Sustainable choices you can make…
Rethink your drink. The average American consumes 45 gallons of sugar-sweetened beverages per year. Drinking sugar-sweetened beverages has been linked to obesity, diabetes, heart disease, and tooth decay. Calories in liquid form do not trigger the same sensation of fullness as solid foods. In fact, drinking an extra 150 calories a day for a year on average would lead to a 10 pound weight gain!
- Tip: Drink water instead of sugar-sweetened beverages – it’s an easy way to save money, cut empty calories, and improve your health!
Many plastic and metal food and drink containers are made with the chemical bisphenol A (BPA), a hormone-disrupting chemical with potential human health effects which has been associated with reproductive abnormalities in animal studies.
- Tip: Use reusable food and drink containers made with BPA-free materials.
Walk More, Drive less. Regular physical activity helps improve overall health and reduces risk for many chronic diseases. Driving less reduces air pollution and health risks such as asthma, allergies, heart and lung disease, and cancer.
- Tip: Integrate physical activity into your daily commuting routine by walking or biking to work and between meetings. Visit the Yale Transportation Options website for commuting resources. For walking in cold weather, dress in layers and be alert, particularly in inclement weather when drivers may have reduced visibility and control.
- Tip: Being Well at Yale offers wellness activities and challenges throughout the year. Stay tuned for the next challenge coming in March! In the meantime, use the platform to track your daily activity and invite colleagues to “quick challenges.”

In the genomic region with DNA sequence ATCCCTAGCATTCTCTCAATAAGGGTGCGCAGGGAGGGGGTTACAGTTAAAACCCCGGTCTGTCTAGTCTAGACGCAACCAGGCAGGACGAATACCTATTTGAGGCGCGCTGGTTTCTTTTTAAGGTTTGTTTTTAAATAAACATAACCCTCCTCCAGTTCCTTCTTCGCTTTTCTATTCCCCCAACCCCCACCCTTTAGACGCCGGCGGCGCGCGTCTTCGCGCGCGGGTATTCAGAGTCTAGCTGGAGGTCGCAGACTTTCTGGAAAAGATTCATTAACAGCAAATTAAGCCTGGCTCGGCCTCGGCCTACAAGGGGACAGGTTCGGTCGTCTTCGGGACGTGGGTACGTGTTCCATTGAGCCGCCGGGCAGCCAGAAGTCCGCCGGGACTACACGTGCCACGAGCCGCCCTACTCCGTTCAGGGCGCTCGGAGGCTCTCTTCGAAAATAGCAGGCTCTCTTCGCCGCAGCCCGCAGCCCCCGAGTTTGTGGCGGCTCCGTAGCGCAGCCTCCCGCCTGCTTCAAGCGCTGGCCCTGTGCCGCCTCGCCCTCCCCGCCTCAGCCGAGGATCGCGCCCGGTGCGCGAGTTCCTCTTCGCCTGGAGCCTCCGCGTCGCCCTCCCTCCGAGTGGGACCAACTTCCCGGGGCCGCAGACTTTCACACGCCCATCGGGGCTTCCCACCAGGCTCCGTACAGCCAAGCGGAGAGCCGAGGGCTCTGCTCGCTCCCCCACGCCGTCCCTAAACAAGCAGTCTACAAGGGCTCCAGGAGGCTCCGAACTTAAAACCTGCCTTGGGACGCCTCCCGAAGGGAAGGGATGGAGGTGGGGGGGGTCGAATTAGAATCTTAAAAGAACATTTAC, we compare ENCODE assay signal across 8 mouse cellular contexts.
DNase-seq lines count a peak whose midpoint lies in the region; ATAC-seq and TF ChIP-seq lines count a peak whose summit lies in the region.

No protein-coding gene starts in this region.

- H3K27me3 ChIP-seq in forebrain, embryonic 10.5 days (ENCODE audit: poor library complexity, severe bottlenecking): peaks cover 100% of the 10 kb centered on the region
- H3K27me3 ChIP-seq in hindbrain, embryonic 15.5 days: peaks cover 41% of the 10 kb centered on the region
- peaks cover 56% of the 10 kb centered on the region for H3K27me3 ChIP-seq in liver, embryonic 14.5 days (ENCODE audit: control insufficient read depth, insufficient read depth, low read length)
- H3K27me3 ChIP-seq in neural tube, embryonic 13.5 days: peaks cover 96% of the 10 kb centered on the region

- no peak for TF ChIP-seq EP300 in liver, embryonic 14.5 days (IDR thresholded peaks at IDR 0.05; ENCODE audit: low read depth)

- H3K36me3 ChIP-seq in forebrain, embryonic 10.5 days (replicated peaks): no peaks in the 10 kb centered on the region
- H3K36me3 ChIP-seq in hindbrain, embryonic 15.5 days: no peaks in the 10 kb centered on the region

Breathe Better. Vehicle idling (running the engine when not in motion) causes local air pollution. Did you know that idling can damage engine components and that today’s cars warm up more efficiently when they’re driving than sitting in a driveway?
- Tip: When you drive, avoid idling. See an idler on the street? Let them know that vehicle idling is actually illegal in Connecticut and kindly ask them to turn it off for their health and yours.
Tip: If you smoke and are thinking about quitting, there is support! Visit Being Well at Yale for resources to help you quit smoking. Sign up for the American Cancer Society’s Freshstart program, which is free for all Yale employees. Check here for dates and locations.
Get Healthy CT has information on healthy eating and physical activity, as well as local resources.
Use the Healthy Eating Plate, developed by the Harvard School of Public Health as a guide for creating healthy, balanced meals.
Use EWG’s Shopper’s Guide to Pesticides™ to determine which fruits and vegetables have the most pesticide residues and are the most important to buy organic.
Visit Sustainable American’s national Turn It Off campaign to learn more about vehicle idling, take the idle free pledge, and commit to turning it off!
Live locally? Take the New Haven Healthy City Healthy Climate Challenge today!.
 Andreyeva T, Chaloupka FJ, Brownell KD. Estimating the potential of taxes on sugar-sweetened beverages to reduce consumption and generate revenue. Prev Med 2011; 52:413-416.
 Yale Rudd Center for Food Policy and Obesity. “Rudd Report: Sugar-Sweetened Beverage Taxes – An Updated Policy Brief.” October 2012.
 Natural Resources Defense Council. “Chemicals in Plastic Bottles: How to Know What’s Safe for Your Family.”